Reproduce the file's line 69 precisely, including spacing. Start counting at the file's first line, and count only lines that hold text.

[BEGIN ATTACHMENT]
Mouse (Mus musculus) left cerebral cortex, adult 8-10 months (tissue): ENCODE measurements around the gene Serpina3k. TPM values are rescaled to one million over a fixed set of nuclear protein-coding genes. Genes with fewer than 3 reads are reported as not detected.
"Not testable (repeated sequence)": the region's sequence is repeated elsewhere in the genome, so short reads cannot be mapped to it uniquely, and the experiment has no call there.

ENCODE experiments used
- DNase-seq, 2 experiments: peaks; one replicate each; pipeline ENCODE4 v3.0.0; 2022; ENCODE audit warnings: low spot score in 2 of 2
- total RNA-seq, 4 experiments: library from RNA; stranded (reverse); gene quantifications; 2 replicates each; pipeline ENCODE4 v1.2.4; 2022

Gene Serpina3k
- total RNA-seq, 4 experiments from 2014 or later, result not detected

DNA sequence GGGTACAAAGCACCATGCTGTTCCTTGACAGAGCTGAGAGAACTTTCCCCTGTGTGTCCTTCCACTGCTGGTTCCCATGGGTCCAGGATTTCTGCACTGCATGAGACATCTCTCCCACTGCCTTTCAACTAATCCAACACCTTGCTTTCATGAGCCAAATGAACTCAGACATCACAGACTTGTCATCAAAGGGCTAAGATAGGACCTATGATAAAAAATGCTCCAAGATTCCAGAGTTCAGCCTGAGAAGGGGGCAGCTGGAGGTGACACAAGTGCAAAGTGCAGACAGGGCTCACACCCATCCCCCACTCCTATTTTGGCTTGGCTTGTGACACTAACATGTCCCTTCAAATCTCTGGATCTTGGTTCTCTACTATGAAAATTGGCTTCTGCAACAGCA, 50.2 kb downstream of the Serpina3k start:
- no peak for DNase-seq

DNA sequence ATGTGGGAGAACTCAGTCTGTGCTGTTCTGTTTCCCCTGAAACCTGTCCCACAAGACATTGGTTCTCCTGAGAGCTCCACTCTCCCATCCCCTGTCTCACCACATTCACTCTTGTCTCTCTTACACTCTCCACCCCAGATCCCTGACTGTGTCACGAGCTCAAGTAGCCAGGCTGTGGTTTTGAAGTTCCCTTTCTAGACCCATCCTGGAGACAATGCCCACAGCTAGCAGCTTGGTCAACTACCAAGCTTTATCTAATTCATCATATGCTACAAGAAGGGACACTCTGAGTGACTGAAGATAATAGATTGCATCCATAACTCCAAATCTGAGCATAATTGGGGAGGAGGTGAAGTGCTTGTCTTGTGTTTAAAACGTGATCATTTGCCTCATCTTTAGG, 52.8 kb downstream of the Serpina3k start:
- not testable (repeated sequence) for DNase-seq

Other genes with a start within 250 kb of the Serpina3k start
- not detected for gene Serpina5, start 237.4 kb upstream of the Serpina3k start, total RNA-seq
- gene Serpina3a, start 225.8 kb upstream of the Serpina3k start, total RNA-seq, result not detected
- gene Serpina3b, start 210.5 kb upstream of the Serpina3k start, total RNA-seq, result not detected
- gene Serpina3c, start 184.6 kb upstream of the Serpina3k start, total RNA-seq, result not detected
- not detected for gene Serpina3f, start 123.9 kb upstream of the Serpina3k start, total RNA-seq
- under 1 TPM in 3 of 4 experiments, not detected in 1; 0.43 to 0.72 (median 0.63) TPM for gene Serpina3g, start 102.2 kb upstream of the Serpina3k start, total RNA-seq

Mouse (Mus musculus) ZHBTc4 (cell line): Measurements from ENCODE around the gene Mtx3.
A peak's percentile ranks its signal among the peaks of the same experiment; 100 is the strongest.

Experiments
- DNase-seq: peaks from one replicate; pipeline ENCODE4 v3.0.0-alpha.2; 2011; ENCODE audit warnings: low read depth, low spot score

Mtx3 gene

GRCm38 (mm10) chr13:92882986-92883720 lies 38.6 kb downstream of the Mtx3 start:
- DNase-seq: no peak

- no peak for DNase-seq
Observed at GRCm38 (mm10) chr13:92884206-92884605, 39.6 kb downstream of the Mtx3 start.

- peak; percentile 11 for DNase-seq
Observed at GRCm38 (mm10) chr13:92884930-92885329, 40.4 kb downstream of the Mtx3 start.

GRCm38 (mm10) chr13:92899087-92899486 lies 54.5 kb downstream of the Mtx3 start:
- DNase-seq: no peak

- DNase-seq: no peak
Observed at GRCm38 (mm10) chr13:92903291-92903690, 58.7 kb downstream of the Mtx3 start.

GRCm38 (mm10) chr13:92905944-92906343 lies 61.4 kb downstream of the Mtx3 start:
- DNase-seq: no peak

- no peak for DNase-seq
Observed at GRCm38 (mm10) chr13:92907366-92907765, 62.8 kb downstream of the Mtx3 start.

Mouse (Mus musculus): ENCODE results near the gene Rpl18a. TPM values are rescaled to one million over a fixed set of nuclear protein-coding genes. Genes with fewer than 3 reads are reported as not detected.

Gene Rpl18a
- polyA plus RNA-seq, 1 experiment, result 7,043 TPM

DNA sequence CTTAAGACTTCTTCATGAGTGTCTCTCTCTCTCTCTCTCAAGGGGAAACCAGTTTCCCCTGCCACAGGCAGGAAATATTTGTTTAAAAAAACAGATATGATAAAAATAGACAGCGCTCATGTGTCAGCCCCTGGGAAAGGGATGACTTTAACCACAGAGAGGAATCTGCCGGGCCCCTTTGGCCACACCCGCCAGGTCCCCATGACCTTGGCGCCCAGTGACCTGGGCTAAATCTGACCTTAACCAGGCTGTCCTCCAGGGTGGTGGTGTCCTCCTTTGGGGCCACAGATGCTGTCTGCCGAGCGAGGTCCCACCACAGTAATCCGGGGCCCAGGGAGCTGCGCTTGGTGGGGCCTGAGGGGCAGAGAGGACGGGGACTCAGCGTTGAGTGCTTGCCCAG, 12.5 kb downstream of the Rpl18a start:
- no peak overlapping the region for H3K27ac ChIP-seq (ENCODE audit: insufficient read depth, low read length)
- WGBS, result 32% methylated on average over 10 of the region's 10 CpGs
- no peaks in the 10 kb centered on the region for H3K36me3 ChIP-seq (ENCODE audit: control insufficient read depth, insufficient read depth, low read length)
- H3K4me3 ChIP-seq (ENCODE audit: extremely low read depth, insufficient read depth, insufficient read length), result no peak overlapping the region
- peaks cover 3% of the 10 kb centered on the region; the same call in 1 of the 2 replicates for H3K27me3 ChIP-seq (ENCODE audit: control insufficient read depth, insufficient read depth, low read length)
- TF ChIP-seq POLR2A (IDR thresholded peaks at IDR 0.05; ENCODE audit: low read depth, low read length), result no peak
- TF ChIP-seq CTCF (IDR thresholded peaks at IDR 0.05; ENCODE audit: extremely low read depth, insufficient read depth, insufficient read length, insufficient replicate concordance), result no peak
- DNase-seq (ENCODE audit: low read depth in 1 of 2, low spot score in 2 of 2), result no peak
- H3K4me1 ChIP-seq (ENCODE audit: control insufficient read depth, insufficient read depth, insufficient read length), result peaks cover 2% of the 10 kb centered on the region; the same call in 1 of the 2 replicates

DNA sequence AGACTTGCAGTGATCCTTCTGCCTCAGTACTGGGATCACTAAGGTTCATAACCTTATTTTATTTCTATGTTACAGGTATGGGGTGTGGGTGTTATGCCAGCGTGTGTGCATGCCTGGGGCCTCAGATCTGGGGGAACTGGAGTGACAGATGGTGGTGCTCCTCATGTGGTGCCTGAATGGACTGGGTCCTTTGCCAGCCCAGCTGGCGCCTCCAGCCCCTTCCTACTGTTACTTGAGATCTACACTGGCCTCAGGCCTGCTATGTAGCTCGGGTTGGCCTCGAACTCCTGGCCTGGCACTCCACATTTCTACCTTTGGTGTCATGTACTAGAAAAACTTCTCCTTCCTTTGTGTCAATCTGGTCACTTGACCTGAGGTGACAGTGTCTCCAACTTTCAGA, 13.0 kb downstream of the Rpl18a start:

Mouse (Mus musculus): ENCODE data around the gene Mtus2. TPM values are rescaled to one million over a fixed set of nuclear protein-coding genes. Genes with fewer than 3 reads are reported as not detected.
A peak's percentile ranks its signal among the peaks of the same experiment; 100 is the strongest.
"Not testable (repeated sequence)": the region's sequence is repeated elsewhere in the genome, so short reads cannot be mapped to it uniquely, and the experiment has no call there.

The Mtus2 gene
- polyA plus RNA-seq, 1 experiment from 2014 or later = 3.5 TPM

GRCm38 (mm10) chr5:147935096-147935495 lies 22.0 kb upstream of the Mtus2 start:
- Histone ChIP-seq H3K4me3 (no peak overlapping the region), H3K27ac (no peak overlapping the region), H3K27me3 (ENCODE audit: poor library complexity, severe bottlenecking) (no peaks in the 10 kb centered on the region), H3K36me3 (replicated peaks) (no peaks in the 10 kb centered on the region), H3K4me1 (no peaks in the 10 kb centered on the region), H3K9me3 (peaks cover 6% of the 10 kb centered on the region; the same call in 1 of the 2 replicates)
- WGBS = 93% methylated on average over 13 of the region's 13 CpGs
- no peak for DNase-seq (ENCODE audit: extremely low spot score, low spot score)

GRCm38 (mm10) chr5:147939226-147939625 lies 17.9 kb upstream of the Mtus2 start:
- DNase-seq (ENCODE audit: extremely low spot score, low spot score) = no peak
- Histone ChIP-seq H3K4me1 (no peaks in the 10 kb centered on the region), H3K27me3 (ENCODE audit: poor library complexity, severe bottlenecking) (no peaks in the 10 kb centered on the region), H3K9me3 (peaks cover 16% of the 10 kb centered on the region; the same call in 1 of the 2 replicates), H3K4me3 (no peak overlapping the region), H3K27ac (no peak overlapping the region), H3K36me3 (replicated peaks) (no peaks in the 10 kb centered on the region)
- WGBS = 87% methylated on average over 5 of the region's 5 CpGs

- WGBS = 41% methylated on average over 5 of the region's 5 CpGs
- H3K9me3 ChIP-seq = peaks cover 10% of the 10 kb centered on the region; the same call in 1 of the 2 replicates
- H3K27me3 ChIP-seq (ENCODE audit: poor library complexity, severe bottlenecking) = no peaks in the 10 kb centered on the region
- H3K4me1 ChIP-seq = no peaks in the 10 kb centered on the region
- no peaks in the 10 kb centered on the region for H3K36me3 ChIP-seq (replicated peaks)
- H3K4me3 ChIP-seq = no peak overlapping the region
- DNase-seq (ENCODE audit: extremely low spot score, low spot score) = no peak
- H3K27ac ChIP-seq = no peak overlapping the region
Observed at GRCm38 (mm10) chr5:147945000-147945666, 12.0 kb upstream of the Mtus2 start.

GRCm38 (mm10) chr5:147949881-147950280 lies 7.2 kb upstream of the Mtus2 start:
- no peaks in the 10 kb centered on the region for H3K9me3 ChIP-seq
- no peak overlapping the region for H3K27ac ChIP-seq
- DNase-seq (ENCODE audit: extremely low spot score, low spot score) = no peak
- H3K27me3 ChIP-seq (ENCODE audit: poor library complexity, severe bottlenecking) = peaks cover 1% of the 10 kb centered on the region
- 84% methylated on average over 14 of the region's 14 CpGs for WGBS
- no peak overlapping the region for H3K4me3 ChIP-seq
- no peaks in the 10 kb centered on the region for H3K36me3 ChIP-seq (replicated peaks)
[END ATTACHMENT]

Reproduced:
- no peaks in the 10 kb centered on the region for H3K36me3 ChIP-seq (replicated peaks)